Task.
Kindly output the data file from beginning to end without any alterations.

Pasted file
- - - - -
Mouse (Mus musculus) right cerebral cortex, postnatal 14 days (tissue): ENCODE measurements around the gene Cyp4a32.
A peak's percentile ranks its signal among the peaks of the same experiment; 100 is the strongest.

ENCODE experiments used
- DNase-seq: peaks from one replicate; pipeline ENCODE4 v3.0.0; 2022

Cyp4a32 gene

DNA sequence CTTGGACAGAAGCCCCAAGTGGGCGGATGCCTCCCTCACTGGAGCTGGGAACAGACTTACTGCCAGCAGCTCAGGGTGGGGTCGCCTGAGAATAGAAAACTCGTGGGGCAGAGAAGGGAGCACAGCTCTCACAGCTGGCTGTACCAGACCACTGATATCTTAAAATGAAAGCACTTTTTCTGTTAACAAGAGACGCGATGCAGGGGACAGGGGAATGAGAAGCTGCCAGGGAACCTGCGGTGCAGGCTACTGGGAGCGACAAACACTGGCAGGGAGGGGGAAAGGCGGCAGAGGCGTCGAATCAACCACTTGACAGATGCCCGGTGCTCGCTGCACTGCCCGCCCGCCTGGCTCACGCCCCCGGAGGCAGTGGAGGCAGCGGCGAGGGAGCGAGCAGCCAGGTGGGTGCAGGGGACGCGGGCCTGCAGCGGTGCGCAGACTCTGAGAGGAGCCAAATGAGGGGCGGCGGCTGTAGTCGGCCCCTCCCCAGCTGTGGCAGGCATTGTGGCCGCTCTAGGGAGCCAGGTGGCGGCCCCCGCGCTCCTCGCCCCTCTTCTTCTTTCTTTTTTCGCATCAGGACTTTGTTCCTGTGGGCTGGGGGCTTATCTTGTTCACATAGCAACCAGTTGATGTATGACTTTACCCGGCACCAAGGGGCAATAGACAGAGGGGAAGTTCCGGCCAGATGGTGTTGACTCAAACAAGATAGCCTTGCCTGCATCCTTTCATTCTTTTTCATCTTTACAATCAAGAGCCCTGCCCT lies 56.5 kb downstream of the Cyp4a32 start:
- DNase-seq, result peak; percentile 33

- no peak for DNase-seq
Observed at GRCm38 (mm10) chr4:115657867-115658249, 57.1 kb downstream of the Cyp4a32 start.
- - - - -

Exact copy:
Mouse (Mus musculus) right cerebral cortex, postnatal 14 days (tissue): ENCODE measurements around the gene Cyp4a32.
A peak's percentile ranks its signal among the peaks of the same experiment; 100 is the strongest.

ENCODE experiments used
- DNase-seq: peaks from one replicate; pipeline ENCODE4 v3.0.0; 2022

Cyp4a32 gene

DNA sequence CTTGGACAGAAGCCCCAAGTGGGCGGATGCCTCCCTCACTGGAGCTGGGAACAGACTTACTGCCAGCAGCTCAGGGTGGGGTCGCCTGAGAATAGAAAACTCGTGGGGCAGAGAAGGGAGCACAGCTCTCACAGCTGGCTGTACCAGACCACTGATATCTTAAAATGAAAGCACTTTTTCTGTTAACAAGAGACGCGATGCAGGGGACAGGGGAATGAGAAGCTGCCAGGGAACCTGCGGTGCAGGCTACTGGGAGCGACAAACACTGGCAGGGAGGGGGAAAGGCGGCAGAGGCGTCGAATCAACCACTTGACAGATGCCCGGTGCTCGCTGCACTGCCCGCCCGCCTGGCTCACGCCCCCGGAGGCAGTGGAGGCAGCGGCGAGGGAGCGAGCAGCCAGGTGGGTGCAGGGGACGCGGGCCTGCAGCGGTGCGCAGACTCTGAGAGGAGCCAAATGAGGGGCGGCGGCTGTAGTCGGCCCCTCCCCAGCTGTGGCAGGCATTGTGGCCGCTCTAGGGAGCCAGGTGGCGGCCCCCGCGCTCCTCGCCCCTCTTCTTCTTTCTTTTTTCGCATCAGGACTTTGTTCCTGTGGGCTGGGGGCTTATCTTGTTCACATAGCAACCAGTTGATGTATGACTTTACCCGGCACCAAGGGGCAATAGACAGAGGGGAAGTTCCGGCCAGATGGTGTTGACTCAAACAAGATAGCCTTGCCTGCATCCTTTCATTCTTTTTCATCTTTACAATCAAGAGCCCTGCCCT lies 56.5 kb downstream of the Cyp4a32 start:
- DNase-seq, result peak; percentile 33

- no peak for DNase-seq
Observed at GRCm38 (mm10) chr4:115657867-115658249, 57.1 kb downstream of the Cyp4a32 start.